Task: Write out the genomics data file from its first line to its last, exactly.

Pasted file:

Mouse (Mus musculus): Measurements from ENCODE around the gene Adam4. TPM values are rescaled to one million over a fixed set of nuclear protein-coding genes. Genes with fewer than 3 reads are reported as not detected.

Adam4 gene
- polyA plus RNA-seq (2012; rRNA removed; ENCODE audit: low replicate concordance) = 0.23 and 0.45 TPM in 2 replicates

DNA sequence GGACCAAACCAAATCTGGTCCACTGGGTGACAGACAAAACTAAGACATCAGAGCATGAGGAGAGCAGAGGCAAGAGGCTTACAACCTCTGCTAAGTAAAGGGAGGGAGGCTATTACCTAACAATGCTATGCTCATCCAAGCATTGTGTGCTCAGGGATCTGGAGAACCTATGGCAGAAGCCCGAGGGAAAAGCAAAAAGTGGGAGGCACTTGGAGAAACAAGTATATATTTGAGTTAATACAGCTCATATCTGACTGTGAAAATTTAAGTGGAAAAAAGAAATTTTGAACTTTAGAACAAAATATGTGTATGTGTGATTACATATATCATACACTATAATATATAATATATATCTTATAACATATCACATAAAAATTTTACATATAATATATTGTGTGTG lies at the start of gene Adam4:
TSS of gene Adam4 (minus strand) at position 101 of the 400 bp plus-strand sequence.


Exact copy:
Mouse (Mus musculus): Measurements from ENCODE around the gene Adam4. TPM values are rescaled to one million over a fixed set of nuclear protein-coding genes. Genes with fewer than 3 reads are reported as not detected.

Adam4 gene
- polyA plus RNA-seq (2012; rRNA removed; ENCODE audit: low replicate concordance) = 0.23 and 0.45 TPM in 2 replicates

DNA sequence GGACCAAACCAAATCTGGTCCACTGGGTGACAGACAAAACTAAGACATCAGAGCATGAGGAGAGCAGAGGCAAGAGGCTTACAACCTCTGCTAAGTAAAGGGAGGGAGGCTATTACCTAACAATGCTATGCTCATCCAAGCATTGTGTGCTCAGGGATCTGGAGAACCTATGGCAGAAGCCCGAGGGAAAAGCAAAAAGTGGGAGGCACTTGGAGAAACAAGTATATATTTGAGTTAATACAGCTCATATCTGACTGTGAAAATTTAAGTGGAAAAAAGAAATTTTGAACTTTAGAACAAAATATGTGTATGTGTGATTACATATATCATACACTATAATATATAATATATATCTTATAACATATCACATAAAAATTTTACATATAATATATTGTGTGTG lies at the start of gene Adam4:
TSS of gene Adam4 (minus strand) at position 101 of the 400 bp plus-strand sequence.